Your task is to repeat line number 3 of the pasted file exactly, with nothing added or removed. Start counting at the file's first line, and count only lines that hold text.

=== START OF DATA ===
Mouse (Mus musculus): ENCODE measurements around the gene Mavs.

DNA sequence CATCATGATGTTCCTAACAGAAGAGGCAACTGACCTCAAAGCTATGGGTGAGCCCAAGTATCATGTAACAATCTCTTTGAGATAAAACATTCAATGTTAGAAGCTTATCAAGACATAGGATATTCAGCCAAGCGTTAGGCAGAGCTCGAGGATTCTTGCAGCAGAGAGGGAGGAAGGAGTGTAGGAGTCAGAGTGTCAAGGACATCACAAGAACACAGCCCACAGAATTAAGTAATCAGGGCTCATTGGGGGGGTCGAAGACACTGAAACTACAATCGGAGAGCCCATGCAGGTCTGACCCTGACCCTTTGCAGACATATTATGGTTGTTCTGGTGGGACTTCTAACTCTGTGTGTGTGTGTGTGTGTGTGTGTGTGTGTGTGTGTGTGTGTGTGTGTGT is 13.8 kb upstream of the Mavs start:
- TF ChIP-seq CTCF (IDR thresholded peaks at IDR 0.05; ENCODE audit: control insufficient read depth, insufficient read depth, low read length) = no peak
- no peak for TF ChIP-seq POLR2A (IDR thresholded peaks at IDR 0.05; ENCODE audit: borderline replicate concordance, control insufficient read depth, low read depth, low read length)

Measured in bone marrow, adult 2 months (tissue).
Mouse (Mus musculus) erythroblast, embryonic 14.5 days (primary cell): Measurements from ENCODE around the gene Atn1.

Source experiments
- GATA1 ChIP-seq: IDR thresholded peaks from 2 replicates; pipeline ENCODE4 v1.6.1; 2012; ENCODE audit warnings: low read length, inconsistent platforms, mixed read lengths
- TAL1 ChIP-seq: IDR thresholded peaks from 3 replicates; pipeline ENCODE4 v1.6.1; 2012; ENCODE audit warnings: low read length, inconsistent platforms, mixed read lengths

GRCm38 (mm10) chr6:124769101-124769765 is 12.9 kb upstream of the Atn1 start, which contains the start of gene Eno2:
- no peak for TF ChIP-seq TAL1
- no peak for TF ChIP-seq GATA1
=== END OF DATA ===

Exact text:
- TF ChIP-seq CTCF (IDR thresholded peaks at IDR 0.05; ENCODE audit: control insufficient read depth, insufficient read depth, low read length) = no peak